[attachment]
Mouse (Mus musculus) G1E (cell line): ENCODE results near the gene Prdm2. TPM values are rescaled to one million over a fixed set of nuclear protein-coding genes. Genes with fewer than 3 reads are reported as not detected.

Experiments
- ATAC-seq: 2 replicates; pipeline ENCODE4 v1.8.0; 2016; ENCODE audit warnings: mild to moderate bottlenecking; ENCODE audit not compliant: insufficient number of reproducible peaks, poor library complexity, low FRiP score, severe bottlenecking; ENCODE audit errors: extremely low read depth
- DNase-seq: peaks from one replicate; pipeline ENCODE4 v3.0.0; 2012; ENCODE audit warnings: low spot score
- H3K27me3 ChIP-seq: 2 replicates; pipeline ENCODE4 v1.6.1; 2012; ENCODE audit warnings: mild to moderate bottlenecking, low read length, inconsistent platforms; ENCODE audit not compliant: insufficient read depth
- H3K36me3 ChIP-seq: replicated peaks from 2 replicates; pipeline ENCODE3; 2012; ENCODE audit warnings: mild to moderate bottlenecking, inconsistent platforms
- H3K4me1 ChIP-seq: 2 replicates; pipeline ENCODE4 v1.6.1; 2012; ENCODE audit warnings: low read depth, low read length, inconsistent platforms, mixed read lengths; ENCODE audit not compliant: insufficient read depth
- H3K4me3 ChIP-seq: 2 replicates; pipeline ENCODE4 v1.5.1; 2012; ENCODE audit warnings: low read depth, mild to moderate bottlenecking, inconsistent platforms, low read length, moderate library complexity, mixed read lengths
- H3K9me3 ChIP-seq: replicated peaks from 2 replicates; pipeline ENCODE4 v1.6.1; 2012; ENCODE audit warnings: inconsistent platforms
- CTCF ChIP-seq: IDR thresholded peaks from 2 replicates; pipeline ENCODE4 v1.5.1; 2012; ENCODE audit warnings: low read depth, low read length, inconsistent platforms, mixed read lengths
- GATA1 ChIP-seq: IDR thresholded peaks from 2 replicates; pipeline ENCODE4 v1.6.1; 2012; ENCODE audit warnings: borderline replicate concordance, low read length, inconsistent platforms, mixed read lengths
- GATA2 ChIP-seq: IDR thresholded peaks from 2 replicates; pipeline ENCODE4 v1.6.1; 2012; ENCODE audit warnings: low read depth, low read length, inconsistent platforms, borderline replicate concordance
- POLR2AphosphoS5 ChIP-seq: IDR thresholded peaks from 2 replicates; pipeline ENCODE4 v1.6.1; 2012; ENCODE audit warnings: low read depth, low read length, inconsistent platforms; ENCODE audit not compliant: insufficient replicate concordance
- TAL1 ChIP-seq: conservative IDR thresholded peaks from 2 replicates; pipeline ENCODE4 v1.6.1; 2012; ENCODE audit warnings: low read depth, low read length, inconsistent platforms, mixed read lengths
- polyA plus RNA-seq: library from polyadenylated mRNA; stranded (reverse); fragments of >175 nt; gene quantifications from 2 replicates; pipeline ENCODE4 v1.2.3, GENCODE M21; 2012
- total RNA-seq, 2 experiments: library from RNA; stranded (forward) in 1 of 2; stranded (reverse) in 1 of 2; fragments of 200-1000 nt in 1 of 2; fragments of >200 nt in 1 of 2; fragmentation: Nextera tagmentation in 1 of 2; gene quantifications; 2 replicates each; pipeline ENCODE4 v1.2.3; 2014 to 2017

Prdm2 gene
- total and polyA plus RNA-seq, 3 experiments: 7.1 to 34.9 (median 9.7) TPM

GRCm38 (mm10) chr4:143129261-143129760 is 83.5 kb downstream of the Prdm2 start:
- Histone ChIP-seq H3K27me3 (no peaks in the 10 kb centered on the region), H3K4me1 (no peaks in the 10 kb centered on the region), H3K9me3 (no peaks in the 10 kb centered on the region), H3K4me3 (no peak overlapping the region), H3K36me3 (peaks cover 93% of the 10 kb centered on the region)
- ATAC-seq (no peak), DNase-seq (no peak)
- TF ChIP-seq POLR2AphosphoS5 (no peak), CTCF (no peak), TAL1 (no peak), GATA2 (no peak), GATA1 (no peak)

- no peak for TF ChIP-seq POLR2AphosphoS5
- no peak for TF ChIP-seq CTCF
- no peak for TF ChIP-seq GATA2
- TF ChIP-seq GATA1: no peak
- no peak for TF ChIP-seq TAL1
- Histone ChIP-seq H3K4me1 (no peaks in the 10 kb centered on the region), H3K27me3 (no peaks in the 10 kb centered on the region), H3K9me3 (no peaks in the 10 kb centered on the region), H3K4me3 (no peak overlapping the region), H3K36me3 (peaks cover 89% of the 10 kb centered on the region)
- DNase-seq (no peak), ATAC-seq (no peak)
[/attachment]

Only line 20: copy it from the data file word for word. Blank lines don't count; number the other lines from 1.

- Histone ChIP-seq H3K27me3 (no peaks in the 10 kb centered on the region), H3K4me1 (no peaks in the 10 kb centered on the region), H3K9me3 (no peaks in the 10 kb centered on the region), H3K4me3 (no peak overlapping the region), H3K36me3 (peaks cover 93% of the 10 kb centered on the region)